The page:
The Bruce S. Kershner Gallery will be showing “Divergent Views” on Saturday, October 6th at the Fairfield Public Library.This exhibit features the drawings of Joan Elizabeth Goodman and the paintings of Judith Lambertson and Marina Shrady.
Fairfield and New York resident Joan Elizabeth Goodman won an honorable mention for a pastel portrait in 1958. She studied art at L’Academia di Belle Arte in Rome and went on to graduate as a painting major from Pratt Institute in New York. Her career includes designing greeting cards for Hallmark in Kansas City, freelance illustration of textbooks and picture books for children, and publishing more than thirty books, many of which she illustrated. In recent years, she has studied at the Art Students League, at Silvermine, and at workshops sponsored by Connecticut Society of Portrait Artists. She is a member of CSOPA, FCAA, and the Westbeth Sketch Group. Her work is represented by the Southport Women’s Exchange and the Linda Mason Gallery in New York and has been in juried shows in Norwalk, Fairfield, Stamford, Westport, Old Lyme, New York City and Jim Thorpe, Pennsylvania.
The pencil drawings in this show represent Joan’s work as an illustrator and writer of books for children and her more recent work in portraiture. She says, “I’ve always sketched and painted my own children, hoping to capture the fleeting moments of childhood. This has led to drawing and painting other people’s children as well. Concurrently, my interest in history started me writing biographies of famous explorers and several historical novels, including Hope’s Crossing, about a Fairfield girl during the Revolutionary War. So it follows that I’d be drawn to my own history and that has inspired me to portray my family based on photos from long ago.”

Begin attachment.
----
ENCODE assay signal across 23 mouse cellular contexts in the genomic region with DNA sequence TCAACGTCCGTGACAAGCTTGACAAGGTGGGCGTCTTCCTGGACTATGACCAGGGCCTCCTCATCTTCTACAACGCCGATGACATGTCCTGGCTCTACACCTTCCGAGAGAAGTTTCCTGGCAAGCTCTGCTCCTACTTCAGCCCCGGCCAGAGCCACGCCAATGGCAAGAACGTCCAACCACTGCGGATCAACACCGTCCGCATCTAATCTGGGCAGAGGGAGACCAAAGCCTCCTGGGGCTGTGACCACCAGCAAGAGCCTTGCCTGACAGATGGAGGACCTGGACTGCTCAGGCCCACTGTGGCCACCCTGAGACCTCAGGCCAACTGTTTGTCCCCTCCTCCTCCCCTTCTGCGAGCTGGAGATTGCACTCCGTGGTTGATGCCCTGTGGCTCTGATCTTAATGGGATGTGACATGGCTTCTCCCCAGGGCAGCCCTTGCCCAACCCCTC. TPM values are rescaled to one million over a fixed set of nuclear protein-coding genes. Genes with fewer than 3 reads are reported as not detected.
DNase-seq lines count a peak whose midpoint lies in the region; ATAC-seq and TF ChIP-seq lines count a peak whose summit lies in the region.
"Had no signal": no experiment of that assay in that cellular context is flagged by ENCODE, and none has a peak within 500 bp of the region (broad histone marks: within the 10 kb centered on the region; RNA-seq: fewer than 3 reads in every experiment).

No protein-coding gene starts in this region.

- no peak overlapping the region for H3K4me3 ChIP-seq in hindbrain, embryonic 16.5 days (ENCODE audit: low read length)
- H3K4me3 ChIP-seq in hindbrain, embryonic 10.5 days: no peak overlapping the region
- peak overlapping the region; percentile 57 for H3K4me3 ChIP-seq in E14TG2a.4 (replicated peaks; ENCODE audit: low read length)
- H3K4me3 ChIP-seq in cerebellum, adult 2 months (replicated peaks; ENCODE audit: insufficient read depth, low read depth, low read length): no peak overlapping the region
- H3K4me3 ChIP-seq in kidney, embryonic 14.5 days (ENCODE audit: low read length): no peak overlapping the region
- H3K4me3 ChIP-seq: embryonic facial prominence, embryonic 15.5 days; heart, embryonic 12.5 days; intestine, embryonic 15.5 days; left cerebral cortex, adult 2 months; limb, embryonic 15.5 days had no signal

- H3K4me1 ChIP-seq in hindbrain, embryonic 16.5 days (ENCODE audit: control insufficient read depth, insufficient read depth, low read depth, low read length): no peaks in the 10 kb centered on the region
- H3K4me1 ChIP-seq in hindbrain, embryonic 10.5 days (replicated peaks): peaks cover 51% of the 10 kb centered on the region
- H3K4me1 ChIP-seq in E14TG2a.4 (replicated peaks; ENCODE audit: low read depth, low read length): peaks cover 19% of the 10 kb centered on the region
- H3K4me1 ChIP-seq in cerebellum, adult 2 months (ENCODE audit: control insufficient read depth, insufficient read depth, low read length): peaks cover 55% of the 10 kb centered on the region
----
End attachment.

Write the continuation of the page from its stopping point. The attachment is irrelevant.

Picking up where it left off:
Norwalk resident Judith Lambertson graduated from Columbia University School of Occupational Therapy and had a 25 year career as a therapist. Then, she began painting and attending workshops. She was awarded residencies at various art schools and membership at the Prince Street Gallery in NYC. Her work was featured on the cover of Cape Cod Arts Magazine and shown at the Cape Ann Museum in Gloucester, Mass.
She has traveled to Florida, Maine, Gloucester, Baja California and Sicily and says that “my travels have been my inspiration. I spend a lot of time observing in each location before I decide on a motif. Usually I work small, painting loose, free and quickly so that the work will retain the freshness and immediacy of an on site painting. In the studio the work is larger and often based on the plein air oil studies. The picture is pared down to broad areas of color, simple forms with limited descriptive detail. No longer interested in producing a representational image of a place, these works are more about finding the forms and observing the play of light. Resolving a studio painting may happen quickly or take many months of layering, scraping, adding and deleting.”
Stamford resident Marina Shrady is the granddaughter of sculptor Henry M. Shrady and the daughter of artist/sculptor Frederick Shrady. As a child, she spent many hours with her father as he worked in his studio, which may account for some of the sculptural qualities of her work. She attended the Art Students League in NYC, where she was awarded a merit scholarship from the National Arts Club in Manhattan and where she studied with Will Barnett. She earned her BFA at School of Visual Arts and also studied at the Corcoran Museum School.
She says, “My work is a compilation of various influences as well as my own view of nature as it exists realistically and abstractly through an artist’s lens. Color has always played a critical part in my interpretation of subjects, as it conveys the mood and feel of the overall painting.”
Read more here: